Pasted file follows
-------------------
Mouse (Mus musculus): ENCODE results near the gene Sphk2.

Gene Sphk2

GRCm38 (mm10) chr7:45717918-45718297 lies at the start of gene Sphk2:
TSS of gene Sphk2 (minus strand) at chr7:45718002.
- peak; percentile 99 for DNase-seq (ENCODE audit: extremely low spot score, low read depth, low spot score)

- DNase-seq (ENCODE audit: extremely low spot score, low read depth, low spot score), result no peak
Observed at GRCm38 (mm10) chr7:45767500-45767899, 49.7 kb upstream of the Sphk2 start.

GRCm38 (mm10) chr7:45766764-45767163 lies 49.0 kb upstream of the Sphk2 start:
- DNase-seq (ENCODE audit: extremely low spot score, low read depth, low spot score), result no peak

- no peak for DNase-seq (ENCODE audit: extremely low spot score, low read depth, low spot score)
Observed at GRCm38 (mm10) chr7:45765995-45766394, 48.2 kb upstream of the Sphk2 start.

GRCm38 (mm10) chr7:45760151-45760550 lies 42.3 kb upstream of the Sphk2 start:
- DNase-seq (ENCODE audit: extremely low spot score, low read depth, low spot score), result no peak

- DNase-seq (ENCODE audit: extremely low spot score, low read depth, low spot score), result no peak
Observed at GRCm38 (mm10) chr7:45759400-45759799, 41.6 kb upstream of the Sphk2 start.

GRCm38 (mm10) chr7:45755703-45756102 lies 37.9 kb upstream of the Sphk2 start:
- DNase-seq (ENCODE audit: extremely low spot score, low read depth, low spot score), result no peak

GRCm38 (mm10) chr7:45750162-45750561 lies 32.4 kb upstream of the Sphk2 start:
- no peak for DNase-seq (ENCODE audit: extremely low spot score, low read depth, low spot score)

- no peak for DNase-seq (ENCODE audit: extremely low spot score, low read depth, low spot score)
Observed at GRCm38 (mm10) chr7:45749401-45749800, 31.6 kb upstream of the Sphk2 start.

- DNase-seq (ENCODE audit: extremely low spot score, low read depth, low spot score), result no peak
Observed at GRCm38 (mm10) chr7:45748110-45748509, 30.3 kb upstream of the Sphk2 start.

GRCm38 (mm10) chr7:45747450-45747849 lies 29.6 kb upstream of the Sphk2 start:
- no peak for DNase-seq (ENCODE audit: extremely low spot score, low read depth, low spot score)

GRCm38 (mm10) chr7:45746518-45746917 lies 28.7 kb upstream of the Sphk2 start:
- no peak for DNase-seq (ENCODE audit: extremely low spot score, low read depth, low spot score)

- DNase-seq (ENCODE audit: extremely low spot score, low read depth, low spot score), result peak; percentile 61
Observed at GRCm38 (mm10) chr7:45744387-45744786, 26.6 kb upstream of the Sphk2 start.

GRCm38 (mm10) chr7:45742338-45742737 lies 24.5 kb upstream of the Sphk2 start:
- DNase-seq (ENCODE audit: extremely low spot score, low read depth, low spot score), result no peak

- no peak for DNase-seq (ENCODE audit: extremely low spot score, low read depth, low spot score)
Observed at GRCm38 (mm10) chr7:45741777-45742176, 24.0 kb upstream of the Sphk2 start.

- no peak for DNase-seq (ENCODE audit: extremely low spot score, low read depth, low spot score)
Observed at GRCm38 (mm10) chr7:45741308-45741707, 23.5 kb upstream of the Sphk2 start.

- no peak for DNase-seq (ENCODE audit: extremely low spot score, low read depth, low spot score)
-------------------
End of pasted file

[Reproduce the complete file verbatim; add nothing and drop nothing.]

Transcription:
Mouse (Mus musculus): ENCODE results near the gene Sphk2.

Gene Sphk2

GRCm38 (mm10) chr7:45717918-45718297 lies at the start of gene Sphk2:
TSS of gene Sphk2 (minus strand) at chr7:45718002.
- peak; percentile 99 for DNase-seq (ENCODE audit: extremely low spot score, low read depth, low spot score)

- DNase-seq (ENCODE audit: extremely low spot score, low read depth, low spot score), result no peak
Observed at GRCm38 (mm10) chr7:45767500-45767899, 49.7 kb upstream of the Sphk2 start.

GRCm38 (mm10) chr7:45766764-45767163 lies 49.0 kb upstream of the Sphk2 start:
- DNase-seq (ENCODE audit: extremely low spot score, low read depth, low spot score), result no peak

- no peak for DNase-seq (ENCODE audit: extremely low spot score, low read depth, low spot score)
Observed at GRCm38 (mm10) chr7:45765995-45766394, 48.2 kb upstream of the Sphk2 start.

GRCm38 (mm10) chr7:45760151-45760550 lies 42.3 kb upstream of the Sphk2 start:
- DNase-seq (ENCODE audit: extremely low spot score, low read depth, low spot score), result no peak

- DNase-seq (ENCODE audit: extremely low spot score, low read depth, low spot score), result no peak
Observed at GRCm38 (mm10) chr7:45759400-45759799, 41.6 kb upstream of the Sphk2 start.

GRCm38 (mm10) chr7:45755703-45756102 lies 37.9 kb upstream of the Sphk2 start:
- DNase-seq (ENCODE audit: extremely low spot score, low read depth, low spot score), result no peak

GRCm38 (mm10) chr7:45750162-45750561 lies 32.4 kb upstream of the Sphk2 start:
- no peak for DNase-seq (ENCODE audit: extremely low spot score, low read depth, low spot score)

- no peak for DNase-seq (ENCODE audit: extremely low spot score, low read depth, low spot score)
Observed at GRCm38 (mm10) chr7:45749401-45749800, 31.6 kb upstream of the Sphk2 start.

- DNase-seq (ENCODE audit: extremely low spot score, low read depth, low spot score), result no peak
Observed at GRCm38 (mm10) chr7:45748110-45748509, 30.3 kb upstream of the Sphk2 start.

GRCm38 (mm10) chr7:45747450-45747849 lies 29.6 kb upstream of the Sphk2 start:
- no peak for DNase-seq (ENCODE audit: extremely low spot score, low read depth, low spot score)

GRCm38 (mm10) chr7:45746518-45746917 lies 28.7 kb upstream of the Sphk2 start:
- no peak for DNase-seq (ENCODE audit: extremely low spot score, low read depth, low spot score)

- DNase-seq (ENCODE audit: extremely low spot score, low read depth, low spot score), result peak; percentile 61
Observed at GRCm38 (mm10) chr7:45744387-45744786, 26.6 kb upstream of the Sphk2 start.

GRCm38 (mm10) chr7:45742338-45742737 lies 24.5 kb upstream of the Sphk2 start:
- DNase-seq (ENCODE audit: extremely low spot score, low read depth, low spot score), result no peak

- no peak for DNase-seq (ENCODE audit: extremely low spot score, low read depth, low spot score)
Observed at GRCm38 (mm10) chr7:45741777-45742176, 24.0 kb upstream of the Sphk2 start.

- no peak for DNase-seq (ENCODE audit: extremely low spot score, low read depth, low spot score)
Observed at GRCm38 (mm10) chr7:45741308-45741707, 23.5 kb upstream of the Sphk2 start.

- no peak for DNase-seq (ENCODE audit: extremely low spot score, low read depth, low spot score)